Futurum: The science of the very small has enormous potential
Dr Wouter Deconinck, is part of the team working on the Electron-Ion Collider
As Futurum reports:
EIC will, for the first time, enable scientists to build a collider where both the electron and the proton can be polarised; the intensity of the collisions will be so high that specific studies of the proton structure will be possible. It will also be the first collider where electrons can collide with polarised ions such as deuterium or helium. “What we hope to achieve with the EIC is ‘tomography’ of the proton. Think of a medical scan (MRI or CT), but now apply that to a proton: we will be able to look at slices of the proton, both along the beam direction and in the direction transverse to beam direction,” says Wouter. “We will even be able to look at the impact of the polarisation on these pictures. Finally, because we can accelerate ions, which also contain neutrons, we are not limited to studying the proton, but we can study the neutron just as well.”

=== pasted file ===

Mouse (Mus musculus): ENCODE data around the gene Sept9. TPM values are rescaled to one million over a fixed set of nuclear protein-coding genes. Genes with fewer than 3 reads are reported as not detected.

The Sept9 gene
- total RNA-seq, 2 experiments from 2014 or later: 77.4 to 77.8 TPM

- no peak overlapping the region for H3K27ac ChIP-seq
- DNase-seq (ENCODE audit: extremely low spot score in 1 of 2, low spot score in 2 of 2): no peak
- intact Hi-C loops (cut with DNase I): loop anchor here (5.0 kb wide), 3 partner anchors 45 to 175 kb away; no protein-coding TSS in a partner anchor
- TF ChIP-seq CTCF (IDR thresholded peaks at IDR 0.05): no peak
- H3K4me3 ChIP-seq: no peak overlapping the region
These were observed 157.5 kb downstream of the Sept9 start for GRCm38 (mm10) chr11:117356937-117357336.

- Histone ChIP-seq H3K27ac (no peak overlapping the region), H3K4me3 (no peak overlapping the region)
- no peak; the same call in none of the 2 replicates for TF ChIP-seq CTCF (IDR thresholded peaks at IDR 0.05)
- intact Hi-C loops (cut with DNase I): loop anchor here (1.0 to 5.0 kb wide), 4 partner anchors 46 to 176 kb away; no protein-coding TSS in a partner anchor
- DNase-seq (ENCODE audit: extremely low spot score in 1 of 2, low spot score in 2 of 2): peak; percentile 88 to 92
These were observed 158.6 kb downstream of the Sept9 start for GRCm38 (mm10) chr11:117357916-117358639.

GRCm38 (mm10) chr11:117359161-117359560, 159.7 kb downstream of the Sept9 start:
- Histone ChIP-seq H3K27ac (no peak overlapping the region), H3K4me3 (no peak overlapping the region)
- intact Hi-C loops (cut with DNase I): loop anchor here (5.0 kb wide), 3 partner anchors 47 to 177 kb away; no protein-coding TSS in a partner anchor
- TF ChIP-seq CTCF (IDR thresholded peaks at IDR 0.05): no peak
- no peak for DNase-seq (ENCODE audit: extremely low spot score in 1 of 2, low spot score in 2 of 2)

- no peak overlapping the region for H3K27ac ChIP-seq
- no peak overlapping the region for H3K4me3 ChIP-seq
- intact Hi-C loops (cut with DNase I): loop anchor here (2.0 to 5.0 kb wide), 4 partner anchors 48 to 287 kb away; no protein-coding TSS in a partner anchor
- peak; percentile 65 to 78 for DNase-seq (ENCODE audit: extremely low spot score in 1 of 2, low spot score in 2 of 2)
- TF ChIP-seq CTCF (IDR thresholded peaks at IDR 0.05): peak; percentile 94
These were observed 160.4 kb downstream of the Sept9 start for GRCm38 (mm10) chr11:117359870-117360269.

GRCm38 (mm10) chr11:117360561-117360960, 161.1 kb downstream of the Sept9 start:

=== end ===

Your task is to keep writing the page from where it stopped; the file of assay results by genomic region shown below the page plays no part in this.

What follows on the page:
WHAT ARE WOUTER’S HOPES AND EXPECTATIONS FOR THE PROJECT?
Wouter is most excited about the prospect of measuring the electroweak mixing angle, which is a fundamental property of the weak force that can describe, for example, the beta decay of radioactive nuclei. It is the least familiar of the four fundamental forces, so the potential for developing new knowledge is enormous. Particle accelerators are used in a wide range of fields, such as cancer therapies or implanting ions into the chips in smartphones. “While nuclear and particle physics research aims to answer big questions about the universe, it is also the perfect training ground for future inventors of new technologies, or cures to diseases,” explains Wouter. “I hope that among the hundreds of students who will work on EIC there will be many who go on to build the innovations of the future, whether they are potential cures to cancer, new medical imaging techniques, or even the next generation of the internet.”